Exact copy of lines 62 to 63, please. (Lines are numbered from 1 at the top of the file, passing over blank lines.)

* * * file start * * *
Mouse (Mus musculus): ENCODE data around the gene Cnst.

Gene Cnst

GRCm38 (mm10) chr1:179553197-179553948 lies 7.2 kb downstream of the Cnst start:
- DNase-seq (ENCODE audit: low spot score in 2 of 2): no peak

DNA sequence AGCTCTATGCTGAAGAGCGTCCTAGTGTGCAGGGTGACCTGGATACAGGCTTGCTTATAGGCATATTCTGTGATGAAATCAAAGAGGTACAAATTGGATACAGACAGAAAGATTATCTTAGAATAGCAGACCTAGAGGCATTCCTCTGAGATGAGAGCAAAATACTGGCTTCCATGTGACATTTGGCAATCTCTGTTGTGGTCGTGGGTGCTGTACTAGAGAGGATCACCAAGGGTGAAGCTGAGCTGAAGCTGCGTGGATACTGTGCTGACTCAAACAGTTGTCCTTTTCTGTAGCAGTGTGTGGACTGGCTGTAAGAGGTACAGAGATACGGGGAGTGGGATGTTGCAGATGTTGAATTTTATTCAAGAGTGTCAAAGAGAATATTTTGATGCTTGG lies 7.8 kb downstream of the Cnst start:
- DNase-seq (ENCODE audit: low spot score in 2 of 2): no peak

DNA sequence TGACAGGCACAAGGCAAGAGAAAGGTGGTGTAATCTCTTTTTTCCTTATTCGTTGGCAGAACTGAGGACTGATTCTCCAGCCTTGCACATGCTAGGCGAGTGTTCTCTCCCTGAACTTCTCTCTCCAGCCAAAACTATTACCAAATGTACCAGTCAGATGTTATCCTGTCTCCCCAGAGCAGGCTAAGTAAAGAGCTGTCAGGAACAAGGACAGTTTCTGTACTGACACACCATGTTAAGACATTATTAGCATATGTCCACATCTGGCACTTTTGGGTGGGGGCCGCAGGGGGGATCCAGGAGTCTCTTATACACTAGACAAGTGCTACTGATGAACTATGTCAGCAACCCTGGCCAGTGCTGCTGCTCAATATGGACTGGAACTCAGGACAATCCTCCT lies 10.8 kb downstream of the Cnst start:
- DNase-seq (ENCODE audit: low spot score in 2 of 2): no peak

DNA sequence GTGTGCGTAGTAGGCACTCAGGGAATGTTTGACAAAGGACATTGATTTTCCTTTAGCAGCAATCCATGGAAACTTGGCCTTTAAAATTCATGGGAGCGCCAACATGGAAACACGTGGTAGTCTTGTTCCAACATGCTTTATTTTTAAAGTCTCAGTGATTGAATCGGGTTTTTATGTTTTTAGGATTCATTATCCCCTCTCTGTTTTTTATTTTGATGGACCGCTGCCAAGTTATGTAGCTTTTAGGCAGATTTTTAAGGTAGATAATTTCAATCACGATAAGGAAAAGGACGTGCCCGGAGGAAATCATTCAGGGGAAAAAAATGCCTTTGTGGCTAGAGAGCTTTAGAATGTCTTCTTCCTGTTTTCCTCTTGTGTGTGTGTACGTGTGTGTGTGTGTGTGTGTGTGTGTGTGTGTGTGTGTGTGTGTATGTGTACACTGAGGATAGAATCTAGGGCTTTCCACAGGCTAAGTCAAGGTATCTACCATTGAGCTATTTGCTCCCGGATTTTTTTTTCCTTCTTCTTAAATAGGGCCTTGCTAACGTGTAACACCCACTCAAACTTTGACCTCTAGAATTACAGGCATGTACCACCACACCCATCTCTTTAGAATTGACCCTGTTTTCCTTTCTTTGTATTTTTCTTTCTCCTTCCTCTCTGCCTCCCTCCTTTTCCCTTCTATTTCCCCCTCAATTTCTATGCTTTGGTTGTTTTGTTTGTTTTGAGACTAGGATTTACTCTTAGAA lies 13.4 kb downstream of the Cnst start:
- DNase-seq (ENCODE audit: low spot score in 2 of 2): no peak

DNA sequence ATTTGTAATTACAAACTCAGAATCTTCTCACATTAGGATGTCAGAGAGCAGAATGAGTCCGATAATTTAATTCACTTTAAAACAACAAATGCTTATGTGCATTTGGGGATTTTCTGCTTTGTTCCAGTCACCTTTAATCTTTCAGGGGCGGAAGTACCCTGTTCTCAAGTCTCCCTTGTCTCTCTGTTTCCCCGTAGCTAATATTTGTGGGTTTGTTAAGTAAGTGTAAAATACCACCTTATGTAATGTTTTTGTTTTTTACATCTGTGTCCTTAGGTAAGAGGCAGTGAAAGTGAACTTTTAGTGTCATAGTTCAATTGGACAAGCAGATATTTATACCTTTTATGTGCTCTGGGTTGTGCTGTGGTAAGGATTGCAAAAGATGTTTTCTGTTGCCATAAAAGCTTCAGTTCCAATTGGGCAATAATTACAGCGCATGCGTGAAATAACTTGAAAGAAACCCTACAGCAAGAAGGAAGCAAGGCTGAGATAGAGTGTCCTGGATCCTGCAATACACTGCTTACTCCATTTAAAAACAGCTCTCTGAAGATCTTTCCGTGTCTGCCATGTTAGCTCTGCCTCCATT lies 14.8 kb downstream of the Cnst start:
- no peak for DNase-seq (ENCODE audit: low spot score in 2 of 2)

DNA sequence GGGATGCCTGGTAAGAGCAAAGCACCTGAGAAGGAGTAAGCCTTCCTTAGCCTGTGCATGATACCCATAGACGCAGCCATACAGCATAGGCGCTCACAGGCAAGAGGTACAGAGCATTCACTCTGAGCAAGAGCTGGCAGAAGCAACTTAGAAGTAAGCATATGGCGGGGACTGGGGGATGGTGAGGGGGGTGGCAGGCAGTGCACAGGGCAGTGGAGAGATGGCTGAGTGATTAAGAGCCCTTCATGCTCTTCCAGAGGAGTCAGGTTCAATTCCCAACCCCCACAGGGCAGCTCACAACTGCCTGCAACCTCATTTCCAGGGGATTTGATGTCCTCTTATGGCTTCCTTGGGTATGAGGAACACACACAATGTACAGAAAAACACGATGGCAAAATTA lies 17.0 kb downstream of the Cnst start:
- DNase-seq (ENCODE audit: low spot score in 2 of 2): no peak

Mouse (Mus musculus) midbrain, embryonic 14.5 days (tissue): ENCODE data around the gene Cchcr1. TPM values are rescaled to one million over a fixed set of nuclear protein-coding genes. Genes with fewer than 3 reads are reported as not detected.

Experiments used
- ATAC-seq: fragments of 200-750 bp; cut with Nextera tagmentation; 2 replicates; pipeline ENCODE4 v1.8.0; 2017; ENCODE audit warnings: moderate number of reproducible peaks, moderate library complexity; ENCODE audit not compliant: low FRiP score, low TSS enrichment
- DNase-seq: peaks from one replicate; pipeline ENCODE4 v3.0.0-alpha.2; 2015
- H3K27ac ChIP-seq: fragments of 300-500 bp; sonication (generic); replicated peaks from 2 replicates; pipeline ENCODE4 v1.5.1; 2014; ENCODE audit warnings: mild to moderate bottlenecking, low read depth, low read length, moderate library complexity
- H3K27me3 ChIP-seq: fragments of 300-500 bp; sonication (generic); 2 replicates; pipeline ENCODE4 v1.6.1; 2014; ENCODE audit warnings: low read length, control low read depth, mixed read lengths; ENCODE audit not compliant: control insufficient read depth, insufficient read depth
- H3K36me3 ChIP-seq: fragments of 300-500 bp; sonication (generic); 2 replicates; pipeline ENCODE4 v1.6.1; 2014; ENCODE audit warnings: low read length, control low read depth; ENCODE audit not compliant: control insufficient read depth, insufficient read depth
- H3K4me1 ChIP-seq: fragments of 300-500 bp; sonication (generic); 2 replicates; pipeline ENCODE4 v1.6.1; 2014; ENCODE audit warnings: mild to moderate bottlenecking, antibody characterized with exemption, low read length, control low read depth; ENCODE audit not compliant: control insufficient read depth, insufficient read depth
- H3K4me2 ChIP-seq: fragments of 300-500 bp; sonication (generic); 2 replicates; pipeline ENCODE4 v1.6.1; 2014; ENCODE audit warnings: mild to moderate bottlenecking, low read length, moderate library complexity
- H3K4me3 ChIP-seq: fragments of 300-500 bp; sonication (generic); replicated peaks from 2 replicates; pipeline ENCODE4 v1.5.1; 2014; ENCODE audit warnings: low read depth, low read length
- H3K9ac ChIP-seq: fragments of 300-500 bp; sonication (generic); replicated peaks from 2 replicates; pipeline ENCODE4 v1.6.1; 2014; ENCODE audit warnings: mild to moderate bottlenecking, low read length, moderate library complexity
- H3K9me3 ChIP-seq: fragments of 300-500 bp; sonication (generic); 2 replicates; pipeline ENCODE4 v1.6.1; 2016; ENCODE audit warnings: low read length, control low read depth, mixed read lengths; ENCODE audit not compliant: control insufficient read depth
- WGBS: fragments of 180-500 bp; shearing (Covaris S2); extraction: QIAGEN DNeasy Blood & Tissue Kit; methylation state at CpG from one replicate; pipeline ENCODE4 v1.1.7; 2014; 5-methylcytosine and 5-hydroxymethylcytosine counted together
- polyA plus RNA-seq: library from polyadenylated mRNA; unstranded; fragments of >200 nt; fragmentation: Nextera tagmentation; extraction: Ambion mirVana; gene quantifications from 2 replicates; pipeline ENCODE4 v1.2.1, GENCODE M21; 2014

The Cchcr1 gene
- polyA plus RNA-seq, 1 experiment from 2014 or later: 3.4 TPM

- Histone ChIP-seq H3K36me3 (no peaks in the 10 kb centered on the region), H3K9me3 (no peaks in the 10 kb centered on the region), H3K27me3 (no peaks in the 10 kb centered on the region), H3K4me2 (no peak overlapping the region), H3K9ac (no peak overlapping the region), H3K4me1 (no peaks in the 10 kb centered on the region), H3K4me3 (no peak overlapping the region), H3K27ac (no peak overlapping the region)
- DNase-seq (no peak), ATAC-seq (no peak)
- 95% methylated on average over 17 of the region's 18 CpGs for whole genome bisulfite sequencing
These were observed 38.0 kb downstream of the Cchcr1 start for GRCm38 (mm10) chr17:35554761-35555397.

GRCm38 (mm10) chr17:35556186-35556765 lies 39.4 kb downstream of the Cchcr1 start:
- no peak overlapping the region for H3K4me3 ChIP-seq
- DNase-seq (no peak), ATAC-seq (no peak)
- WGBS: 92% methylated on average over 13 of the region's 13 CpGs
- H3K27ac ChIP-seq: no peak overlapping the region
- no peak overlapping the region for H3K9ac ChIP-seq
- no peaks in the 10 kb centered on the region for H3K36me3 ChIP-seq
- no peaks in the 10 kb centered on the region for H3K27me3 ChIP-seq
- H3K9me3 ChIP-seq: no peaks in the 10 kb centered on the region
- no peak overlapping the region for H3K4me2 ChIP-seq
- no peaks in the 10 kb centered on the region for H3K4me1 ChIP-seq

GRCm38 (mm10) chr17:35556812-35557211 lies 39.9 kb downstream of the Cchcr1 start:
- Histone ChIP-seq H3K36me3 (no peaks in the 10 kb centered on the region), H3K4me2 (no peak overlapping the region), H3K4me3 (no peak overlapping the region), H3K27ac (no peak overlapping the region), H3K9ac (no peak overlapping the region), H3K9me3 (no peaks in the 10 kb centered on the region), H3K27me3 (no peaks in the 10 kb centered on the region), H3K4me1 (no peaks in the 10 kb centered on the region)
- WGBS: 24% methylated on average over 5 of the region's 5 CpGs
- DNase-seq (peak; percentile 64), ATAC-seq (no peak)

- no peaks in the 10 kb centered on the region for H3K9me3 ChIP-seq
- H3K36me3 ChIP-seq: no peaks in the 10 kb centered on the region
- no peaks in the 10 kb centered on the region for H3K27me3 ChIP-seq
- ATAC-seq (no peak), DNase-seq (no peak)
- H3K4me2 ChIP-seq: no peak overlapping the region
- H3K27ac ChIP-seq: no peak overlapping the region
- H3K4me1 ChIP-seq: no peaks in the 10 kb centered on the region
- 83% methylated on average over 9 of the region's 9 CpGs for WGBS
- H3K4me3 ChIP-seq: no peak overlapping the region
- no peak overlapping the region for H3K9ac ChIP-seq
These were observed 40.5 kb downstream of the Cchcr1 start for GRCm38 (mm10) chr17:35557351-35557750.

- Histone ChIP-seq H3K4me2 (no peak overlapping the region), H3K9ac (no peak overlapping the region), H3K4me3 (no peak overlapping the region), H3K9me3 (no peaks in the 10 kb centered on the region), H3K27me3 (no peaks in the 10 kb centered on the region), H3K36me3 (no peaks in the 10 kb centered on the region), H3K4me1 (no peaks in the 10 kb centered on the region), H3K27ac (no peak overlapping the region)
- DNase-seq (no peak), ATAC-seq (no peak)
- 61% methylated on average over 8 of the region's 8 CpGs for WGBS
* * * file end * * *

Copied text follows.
- DNase-seq (no peak), ATAC-seq (no peak)
- 61% methylated on average over 8 of the region's 8 CpGs for WGBS